The ankle-brachial index (ABI) is a simple, rapid, non-radiological, non-invasive and highly valuable test that can be easily performed in the clinic to analyse your risk of peripheral artery disease (PAD).
What is Peripheral Artery Disease (PAD)?
PAD is a serious condition where the arteries of the legs (lower extremities) are narrowed or blocked due to build-up of cholesterol in the arterial walls resulting in poor circulation, (i.e. restriction of flow of oxygen-rich blood). People with PAD are at increased risk of heart attack and stroke and both cardiovascular and overall mortality. This condition may occur in about 4% in the healthy adult population over the age of
40 years old to as high as 30% in patients in patients who
undergo screening in a primary care setting with diabetes,
cigarette smoking and age as risk factors.
How is ABI obtained?
ABI is derived from ratio of measuring and comparing the systolic blood pressure of the lower extremities (leg) at the ankle region to the systolic blood pressure at the upper arm (brachial region). The severity of peripheral arterial disease can therefore be determined by using this ratio also called the index number. The lower the index, the more severe the condition. Of special important is a ABI index of < 0.9 – this indicates lower blood pressure at the ankle compared to the arm and implies that there is narrowing or blockage of the arteries in the legs. The full interpretation of ABI is outlined below :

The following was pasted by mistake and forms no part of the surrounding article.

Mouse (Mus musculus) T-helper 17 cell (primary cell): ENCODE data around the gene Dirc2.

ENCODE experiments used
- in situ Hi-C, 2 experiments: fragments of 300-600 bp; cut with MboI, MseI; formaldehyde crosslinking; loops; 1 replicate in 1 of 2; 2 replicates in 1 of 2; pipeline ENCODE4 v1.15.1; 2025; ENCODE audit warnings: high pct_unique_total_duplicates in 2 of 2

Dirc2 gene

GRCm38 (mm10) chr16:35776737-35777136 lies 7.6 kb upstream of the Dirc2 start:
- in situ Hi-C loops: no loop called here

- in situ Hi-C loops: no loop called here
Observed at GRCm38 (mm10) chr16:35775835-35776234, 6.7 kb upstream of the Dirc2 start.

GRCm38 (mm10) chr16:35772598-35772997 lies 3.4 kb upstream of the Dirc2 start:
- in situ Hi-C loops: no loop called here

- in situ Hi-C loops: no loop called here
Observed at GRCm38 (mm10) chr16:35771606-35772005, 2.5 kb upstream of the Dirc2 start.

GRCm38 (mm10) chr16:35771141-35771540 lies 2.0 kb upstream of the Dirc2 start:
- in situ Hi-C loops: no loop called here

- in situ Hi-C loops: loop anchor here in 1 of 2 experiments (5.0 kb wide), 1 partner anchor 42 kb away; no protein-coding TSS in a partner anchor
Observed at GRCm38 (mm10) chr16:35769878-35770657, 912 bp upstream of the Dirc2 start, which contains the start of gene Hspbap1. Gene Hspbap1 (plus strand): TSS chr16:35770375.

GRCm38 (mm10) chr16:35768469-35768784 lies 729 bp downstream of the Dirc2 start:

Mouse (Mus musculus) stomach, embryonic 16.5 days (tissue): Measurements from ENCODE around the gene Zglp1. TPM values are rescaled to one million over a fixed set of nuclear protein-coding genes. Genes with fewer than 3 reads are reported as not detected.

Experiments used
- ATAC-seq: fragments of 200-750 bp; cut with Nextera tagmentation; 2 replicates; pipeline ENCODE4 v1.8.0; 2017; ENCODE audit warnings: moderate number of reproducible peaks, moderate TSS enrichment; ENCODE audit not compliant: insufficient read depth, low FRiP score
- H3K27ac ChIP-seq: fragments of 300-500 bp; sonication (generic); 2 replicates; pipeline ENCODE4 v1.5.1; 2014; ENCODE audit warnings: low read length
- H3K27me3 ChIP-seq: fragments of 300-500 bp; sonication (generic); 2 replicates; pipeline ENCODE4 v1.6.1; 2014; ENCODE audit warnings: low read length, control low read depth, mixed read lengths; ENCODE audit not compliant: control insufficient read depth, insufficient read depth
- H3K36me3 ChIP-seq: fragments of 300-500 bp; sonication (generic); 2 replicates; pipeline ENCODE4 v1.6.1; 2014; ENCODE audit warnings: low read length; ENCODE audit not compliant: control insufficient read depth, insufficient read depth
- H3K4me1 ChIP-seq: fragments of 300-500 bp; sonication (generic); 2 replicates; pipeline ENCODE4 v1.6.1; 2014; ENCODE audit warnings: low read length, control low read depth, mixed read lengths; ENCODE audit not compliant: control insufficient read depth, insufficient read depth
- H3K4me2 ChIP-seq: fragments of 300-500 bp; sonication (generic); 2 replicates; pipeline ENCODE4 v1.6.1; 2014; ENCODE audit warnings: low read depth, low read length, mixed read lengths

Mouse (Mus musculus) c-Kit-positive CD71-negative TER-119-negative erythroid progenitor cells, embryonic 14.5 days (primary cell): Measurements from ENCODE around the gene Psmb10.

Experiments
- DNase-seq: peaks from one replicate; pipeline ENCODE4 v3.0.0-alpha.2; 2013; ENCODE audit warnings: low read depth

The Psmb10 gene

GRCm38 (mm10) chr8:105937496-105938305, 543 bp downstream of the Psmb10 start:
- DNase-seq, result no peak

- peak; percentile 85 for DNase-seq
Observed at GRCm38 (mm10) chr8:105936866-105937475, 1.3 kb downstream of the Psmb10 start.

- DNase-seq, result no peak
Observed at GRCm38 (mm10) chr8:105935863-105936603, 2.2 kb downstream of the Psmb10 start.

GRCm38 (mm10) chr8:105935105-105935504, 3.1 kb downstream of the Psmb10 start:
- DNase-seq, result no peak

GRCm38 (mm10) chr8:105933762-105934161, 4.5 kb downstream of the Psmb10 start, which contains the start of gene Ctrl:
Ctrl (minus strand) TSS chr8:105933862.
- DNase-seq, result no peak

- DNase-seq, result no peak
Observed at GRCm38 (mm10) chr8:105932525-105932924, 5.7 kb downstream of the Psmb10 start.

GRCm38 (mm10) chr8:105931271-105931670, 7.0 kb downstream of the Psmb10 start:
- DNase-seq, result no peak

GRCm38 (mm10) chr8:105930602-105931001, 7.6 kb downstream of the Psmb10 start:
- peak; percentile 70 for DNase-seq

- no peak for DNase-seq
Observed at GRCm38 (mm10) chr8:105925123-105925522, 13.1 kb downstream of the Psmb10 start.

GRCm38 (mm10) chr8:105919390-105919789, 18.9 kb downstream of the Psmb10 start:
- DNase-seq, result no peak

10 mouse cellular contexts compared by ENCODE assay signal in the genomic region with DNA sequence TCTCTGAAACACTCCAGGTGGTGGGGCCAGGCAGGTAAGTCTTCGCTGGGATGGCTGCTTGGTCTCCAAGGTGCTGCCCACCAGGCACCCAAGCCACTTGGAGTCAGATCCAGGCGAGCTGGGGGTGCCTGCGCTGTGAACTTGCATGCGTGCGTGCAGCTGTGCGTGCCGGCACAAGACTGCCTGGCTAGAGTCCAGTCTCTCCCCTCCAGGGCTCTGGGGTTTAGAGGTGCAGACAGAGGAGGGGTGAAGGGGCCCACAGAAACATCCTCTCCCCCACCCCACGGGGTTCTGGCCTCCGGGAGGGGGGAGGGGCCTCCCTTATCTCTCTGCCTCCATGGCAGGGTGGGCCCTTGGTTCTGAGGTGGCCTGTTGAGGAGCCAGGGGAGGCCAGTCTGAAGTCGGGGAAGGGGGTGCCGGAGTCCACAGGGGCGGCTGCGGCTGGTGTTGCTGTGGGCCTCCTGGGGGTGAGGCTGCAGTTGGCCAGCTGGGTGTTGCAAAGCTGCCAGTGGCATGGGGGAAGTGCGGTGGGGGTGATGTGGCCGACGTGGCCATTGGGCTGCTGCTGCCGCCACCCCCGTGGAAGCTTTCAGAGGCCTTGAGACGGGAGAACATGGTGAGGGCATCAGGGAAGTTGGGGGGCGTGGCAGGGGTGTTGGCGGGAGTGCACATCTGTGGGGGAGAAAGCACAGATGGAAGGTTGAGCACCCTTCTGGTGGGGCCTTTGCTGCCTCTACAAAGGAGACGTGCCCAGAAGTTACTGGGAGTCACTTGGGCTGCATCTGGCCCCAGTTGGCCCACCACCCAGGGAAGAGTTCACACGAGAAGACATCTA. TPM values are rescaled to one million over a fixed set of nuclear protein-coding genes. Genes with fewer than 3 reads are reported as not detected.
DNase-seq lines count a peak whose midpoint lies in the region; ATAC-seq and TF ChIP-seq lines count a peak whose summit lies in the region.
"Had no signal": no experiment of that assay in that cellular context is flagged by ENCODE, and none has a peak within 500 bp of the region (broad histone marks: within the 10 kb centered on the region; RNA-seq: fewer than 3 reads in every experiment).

|Ankle Brachial Index Number|
|1.0 to 1.4||=||normal (because the pressure between the lower extremities (leg) and arm|
should be almost the same or a little higher in the lower extremities).
|0.99 to 0.91||=||borderline; considered for additional cardiovascular risk testing|
|≤0.9 to 0.8||=||mild PAD|
|≤0.8 to 0.5||=||moderate PAD|
|>1.4||=||rigid or hardened artery which are not compressible|
NARROWED LEG ARTERY
FIBROUS PLAQUE FORMATION